Fig.2. 3d Model


    Table 1. Dead load (As per IS 875: 1987 Part 1)



    Brick Wall

    13.8 KN/m²

    Floor Finish

    1.2 KN/m²

    Table 2. Live load (As per IS 875: 1987 Part 2)



    Commercial Building

    3 KN/m²

    Fig.3. Exported Loads from ETABS

    The column loads are first calculated in ETABS by using equivalent static analysis. Here for the further analysis the combination of dead load and live load acting under each column is been determined. That is, the axial loads on each footing are calculated. After calculating the loads, they are exported from ETABS software to CSI SAFE software. The different types of foundations are then modelled using the calculated axial load that acts under each column. The dimensions of each footing are calculated with the help of the axial loads obtained. For that the safe bearing capacity of different soils should be taken into consideration.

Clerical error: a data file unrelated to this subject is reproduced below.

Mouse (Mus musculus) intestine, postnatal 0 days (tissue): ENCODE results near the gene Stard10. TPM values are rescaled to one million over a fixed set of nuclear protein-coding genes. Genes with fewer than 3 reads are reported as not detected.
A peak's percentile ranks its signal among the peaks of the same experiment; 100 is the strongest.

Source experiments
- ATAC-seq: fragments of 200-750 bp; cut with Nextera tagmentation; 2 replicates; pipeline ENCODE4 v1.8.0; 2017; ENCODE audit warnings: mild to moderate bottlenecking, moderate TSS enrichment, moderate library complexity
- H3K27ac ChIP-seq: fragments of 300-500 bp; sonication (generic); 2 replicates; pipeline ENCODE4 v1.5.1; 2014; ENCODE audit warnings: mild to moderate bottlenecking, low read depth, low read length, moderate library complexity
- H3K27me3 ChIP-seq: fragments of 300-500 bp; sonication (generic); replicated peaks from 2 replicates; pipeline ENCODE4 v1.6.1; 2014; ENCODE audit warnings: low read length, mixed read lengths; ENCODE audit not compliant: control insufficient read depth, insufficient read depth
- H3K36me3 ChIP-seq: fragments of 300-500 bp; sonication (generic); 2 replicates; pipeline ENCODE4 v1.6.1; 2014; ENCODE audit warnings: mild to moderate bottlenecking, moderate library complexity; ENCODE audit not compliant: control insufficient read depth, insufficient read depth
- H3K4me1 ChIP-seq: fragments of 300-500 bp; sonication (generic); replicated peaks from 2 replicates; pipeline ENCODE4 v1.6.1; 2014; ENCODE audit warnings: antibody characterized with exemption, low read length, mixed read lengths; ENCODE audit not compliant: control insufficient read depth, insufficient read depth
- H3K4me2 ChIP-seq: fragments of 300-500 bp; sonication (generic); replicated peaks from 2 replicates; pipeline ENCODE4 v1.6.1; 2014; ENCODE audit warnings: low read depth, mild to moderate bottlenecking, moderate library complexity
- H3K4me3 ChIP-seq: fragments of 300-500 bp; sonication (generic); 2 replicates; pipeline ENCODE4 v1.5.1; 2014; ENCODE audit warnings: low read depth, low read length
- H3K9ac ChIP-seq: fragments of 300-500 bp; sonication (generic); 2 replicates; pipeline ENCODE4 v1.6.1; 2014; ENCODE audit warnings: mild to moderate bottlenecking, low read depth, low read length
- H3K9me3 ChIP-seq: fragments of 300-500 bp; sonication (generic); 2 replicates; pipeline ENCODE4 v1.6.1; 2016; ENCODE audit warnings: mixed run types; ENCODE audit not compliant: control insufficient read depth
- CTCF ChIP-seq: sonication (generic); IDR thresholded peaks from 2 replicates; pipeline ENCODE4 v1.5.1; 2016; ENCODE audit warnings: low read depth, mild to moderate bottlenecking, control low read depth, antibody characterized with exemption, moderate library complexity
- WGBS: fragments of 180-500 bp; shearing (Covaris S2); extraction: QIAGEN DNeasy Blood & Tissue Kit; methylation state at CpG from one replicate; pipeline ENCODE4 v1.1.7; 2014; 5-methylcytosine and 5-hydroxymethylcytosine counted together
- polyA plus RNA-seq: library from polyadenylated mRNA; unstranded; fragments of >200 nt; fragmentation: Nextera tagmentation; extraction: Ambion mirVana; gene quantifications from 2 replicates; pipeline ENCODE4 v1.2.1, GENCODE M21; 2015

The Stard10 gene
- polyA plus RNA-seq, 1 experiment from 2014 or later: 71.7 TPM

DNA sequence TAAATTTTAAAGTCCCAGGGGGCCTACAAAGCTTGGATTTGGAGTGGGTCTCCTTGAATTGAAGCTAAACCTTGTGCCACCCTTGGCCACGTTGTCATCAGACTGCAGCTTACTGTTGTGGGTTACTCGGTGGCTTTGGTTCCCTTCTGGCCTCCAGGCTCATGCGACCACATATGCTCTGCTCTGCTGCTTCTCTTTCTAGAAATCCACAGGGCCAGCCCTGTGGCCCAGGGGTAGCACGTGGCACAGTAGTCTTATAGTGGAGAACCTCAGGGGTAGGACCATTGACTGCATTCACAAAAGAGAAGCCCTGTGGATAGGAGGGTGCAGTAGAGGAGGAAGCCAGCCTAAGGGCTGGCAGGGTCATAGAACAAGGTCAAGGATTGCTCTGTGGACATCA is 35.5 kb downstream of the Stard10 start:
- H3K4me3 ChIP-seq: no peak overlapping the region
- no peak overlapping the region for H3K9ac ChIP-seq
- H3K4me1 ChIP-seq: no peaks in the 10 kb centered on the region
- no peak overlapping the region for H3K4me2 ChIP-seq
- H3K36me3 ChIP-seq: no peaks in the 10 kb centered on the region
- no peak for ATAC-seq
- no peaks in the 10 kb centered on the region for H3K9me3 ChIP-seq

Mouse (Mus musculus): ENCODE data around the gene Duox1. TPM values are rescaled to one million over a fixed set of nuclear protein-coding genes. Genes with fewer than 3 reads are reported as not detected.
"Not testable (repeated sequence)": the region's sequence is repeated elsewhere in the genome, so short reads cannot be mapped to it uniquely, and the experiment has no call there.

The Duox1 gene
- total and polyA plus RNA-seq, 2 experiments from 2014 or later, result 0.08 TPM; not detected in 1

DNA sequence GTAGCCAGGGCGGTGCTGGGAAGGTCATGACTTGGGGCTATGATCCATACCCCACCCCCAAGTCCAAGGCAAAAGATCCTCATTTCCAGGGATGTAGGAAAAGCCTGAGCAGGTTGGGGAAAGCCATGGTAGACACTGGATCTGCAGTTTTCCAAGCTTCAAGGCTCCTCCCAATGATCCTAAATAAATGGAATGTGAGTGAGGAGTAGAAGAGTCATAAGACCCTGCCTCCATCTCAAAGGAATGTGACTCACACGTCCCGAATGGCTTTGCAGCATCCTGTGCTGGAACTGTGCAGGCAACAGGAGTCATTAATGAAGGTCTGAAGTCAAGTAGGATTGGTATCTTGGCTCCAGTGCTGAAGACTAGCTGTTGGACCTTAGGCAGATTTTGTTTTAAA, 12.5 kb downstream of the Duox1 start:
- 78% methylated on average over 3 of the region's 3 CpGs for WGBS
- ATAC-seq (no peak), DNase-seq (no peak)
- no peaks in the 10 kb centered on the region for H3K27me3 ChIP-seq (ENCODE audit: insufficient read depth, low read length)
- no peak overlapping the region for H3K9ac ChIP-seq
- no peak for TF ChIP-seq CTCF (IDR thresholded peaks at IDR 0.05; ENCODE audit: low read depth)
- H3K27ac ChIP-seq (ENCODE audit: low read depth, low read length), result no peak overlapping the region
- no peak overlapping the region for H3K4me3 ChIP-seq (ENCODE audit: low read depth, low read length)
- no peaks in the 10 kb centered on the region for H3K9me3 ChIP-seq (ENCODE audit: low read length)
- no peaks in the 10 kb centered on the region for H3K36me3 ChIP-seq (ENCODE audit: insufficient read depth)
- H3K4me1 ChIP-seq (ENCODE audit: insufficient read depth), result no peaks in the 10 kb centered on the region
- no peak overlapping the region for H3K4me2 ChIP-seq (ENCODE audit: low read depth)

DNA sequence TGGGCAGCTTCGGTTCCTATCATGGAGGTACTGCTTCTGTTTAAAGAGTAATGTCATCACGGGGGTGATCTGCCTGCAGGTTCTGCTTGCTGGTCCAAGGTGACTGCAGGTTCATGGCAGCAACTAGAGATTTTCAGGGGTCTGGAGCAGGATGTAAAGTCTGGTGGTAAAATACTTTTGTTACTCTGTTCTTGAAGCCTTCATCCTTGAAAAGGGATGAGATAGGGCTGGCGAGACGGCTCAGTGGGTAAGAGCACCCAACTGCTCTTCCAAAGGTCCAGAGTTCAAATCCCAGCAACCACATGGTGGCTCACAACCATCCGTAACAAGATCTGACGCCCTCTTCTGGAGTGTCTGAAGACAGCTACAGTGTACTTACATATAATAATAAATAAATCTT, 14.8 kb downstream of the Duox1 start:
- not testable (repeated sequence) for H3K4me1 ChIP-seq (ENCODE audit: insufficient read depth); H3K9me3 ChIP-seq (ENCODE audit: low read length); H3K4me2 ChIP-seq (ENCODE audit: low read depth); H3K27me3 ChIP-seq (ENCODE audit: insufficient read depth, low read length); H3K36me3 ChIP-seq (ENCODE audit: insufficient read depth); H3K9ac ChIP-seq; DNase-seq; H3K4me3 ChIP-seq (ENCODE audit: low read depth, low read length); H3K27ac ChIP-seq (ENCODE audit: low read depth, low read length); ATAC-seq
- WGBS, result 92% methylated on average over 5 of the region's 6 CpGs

Different types of footings are designed and analysed in SAFE based on a variety of parameters. Seven types of footings are selected for the study and are optimized. Each parameter is then evaluated for every footing. The results are tabulated and compared in detail.

    1. Isolated Footing

      Fig.4. Optimized Isolated Footing

      The dimensions of the footing are then optimized in such a way that the punching shear ration falls below one and the soil pressure is below the assumed safe bearing capacity of the soil. The optimization is done for making the structure more economic and safer. The optimized dimensions are shown below. After optimization, the self-weight of the footing got reduced by 19% when compared with the assumed dimensions.